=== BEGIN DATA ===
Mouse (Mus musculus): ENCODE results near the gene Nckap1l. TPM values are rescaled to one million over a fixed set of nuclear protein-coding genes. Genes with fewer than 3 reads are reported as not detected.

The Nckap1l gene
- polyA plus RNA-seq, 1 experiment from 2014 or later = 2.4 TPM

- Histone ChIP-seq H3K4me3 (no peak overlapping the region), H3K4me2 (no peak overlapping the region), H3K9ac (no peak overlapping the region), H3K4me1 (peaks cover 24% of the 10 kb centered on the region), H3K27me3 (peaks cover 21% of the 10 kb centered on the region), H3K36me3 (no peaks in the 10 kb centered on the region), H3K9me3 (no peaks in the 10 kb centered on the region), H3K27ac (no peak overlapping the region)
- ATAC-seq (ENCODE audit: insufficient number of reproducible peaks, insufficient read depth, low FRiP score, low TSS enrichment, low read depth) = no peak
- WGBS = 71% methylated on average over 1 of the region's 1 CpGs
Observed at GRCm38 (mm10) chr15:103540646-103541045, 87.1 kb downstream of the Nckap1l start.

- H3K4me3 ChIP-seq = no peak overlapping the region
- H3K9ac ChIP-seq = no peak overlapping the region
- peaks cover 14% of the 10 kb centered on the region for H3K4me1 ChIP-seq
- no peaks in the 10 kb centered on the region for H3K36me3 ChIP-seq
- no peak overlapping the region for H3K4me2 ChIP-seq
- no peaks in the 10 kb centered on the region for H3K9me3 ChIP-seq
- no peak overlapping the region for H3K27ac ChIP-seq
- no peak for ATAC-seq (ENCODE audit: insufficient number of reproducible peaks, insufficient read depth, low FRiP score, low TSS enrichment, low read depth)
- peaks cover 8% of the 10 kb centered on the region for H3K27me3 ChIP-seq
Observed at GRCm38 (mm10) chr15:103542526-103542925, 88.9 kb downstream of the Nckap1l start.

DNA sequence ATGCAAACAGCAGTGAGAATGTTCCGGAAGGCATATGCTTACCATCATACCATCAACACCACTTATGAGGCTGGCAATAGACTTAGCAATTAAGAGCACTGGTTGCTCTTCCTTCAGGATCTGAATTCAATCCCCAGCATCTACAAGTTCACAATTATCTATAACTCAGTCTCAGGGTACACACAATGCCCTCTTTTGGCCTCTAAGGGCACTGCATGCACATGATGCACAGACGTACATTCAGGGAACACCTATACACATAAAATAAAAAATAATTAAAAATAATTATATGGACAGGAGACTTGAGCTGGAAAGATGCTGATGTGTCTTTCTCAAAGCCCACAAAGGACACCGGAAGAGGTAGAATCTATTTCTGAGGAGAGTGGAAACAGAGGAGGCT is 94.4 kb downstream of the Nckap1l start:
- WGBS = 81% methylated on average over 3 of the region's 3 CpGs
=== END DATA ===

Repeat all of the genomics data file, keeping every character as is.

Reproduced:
Mouse (Mus musculus): ENCODE results near the gene Nckap1l. TPM values are rescaled to one million over a fixed set of nuclear protein-coding genes. Genes with fewer than 3 reads are reported as not detected.

The Nckap1l gene
- polyA plus RNA-seq, 1 experiment from 2014 or later = 2.4 TPM

- Histone ChIP-seq H3K4me3 (no peak overlapping the region), H3K4me2 (no peak overlapping the region), H3K9ac (no peak overlapping the region), H3K4me1 (peaks cover 24% of the 10 kb centered on the region), H3K27me3 (peaks cover 21% of the 10 kb centered on the region), H3K36me3 (no peaks in the 10 kb centered on the region), H3K9me3 (no peaks in the 10 kb centered on the region), H3K27ac (no peak overlapping the region)
- ATAC-seq (ENCODE audit: insufficient number of reproducible peaks, insufficient read depth, low FRiP score, low TSS enrichment, low read depth) = no peak
- WGBS = 71% methylated on average over 1 of the region's 1 CpGs
Observed at GRCm38 (mm10) chr15:103540646-103541045, 87.1 kb downstream of the Nckap1l start.

- H3K4me3 ChIP-seq = no peak overlapping the region
- H3K9ac ChIP-seq = no peak overlapping the region
- peaks cover 14% of the 10 kb centered on the region for H3K4me1 ChIP-seq
- no peaks in the 10 kb centered on the region for H3K36me3 ChIP-seq
- no peak overlapping the region for H3K4me2 ChIP-seq
- no peaks in the 10 kb centered on the region for H3K9me3 ChIP-seq
- no peak overlapping the region for H3K27ac ChIP-seq
- no peak for ATAC-seq (ENCODE audit: insufficient number of reproducible peaks, insufficient read depth, low FRiP score, low TSS enrichment, low read depth)
- peaks cover 8% of the 10 kb centered on the region for H3K27me3 ChIP-seq
Observed at GRCm38 (mm10) chr15:103542526-103542925, 88.9 kb downstream of the Nckap1l start.

DNA sequence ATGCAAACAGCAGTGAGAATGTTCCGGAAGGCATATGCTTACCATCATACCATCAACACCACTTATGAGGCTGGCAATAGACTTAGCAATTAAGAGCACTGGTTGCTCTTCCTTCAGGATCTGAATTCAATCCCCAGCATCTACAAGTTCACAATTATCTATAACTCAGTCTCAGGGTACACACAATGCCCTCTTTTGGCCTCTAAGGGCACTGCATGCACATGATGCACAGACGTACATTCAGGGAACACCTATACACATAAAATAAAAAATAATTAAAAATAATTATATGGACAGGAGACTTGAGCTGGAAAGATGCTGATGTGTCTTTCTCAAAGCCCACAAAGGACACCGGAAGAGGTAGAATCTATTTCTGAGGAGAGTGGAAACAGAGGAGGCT is 94.4 kb downstream of the Nckap1l start:
- WGBS = 81% methylated on average over 3 of the region's 3 CpGs